According to a new study by Fundalab and Tax Foundation, Spain has the highest taxes in Europe

Raymundo LarraĆ­n Nesbitt, October, 21. 2023

At a time when all European countries have wisely reduced taxes in a bid to mitigate the post-pandemic burden and stave off soaring inflation, Spain is one of the few countries in the world to have dramatically increased its taxes, even creating new ones!

In today's blog post, I will try to analyze and explain why Spain is adopting such a counterintuitive approach to taxation in the aftermath of the Covid-19 global pandemic and at the doors of a new worldwide recession.

In effect, Spain has raised over the last 12 months 37 taxes, additionally creating 4 new taxes in 2022, such as the new solidarity tax for the rich. This fiscal voracity has translated into an extra €24 billion in tax revenue (an 8% increase) by rapport to the previous tax year. Not to mention how the government has actively suppressed a batch of longstanding tax allowanxes and tax breaks making it even more onerous for taxpayers.

This new study reflects how Spain’s IRPF (personal income tax), Patrimonio (Wealth Tax) and Impuesto de Sucesiones y Donaciones (Gift and Inheritance taxes) are the highest out of any European country.

Whilst most European countries have abolished Wealth tax (except in Switzerland and Norway) Spain has even created a new second national Wealth tax (Impuesto de Solidaridad a las Grandes Fortunas, or ISGF for short) which duplicates, and overlaps, the devolved competency regions already had attributed with their own wealth tax. So in effect, Spain has now two wealth taxes in place, at a regional and national level! Although the new wealth tax approved at a national level in 2022 is clearly unconstitutional, the newly appointed president at the Constitutional Court (chosen at the behest of Spain’s President) is now fighting tooth and nail to repeal all opposition so it remains in force.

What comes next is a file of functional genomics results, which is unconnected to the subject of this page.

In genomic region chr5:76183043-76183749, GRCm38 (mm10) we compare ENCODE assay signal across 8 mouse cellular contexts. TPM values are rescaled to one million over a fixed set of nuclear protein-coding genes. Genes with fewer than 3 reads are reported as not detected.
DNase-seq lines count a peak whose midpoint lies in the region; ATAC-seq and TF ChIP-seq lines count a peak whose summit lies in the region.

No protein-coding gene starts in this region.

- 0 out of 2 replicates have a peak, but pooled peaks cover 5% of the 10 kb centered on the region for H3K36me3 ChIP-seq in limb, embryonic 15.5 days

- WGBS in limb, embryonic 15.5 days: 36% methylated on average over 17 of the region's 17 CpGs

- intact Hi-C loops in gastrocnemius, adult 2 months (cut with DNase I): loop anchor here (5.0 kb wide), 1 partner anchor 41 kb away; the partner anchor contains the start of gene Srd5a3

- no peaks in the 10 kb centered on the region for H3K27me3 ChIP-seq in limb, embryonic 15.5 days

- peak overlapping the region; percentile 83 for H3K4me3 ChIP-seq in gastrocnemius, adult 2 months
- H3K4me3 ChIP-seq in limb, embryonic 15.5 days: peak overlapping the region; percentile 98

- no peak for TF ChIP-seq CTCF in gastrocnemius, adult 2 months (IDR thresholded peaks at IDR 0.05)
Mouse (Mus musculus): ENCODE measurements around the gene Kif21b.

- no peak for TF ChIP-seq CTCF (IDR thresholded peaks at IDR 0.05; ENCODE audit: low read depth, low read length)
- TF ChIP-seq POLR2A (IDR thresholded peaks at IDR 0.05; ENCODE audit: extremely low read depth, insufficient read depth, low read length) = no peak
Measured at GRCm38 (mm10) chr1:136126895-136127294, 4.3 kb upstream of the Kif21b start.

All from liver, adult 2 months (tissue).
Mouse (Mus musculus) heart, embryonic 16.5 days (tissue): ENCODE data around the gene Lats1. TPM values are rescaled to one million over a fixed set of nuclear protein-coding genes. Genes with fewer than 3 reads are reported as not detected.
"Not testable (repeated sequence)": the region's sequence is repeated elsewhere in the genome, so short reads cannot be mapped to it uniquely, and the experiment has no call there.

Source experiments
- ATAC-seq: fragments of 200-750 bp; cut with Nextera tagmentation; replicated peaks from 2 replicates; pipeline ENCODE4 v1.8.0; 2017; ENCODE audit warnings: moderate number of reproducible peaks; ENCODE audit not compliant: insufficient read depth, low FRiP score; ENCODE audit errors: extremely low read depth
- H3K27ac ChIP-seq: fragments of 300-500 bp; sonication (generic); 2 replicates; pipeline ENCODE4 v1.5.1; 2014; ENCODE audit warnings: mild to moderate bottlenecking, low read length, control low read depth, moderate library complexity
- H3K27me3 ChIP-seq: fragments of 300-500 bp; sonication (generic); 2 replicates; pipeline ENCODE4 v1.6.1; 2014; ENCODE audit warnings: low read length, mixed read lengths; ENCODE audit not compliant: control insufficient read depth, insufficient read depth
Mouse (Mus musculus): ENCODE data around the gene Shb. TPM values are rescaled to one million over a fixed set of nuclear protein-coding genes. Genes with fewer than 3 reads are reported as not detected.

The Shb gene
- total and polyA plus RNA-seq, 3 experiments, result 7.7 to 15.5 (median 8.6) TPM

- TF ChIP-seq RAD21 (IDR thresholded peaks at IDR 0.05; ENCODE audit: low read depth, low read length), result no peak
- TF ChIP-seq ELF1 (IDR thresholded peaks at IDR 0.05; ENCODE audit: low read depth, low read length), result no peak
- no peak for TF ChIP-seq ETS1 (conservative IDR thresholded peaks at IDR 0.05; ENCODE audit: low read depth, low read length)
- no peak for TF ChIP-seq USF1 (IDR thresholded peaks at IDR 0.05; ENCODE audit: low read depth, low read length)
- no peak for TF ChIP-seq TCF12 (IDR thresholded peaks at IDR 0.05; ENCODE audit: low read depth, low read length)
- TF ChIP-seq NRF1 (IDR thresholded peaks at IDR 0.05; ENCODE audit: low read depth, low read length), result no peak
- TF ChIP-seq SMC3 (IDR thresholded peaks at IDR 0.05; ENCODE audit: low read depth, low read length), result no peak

Regarding Inheritance and Gift Tax, Spain has the highest tax rates in place in all of Europe, with the exception of a few regions which have suppressed it (i.e. Andalucia, Balearics, Galicia, Madrid, and Valencia).   

Despite what our government claims, in that it strives to help and support the middle class, the results of the nefarious tax policy it pursues has resulted in the destruction of Spain’s middle class at an alarming pace.

Not content wit this, the government announced this week it will raise yet again taxes across the board in 2024.

This massive rise in taxes is being done in the context of the EU gifting Spain €80bn to combat the adverse effects of Covid-19 (no one knows what this money is being spent on and no one is held accountable for it) and the fact the government has not indexated taxes with an unbridled inflation of 25%, has resulted in an extra windfall for the government of €140bn (as no indexation inflation tax relief was given to ailing taxpayers, unlike in other EU countries).

In other words, the government received a windfall of an extra €220bn, and in spite of it all, it has still raised taxes dramatically (even creating 4 new ones).

Something is very, very wrong with Spain's finances.

But it doesn’t end there, on top of this, Spain has also dramatically increased the public debt by an extra €400bn over the last three years (an extra 30%), raising the total public debt of Spain to a staggering of €2 trillion, a ticking time bomb.

Why is all this being done? Where are these vast amounts of money being spent on?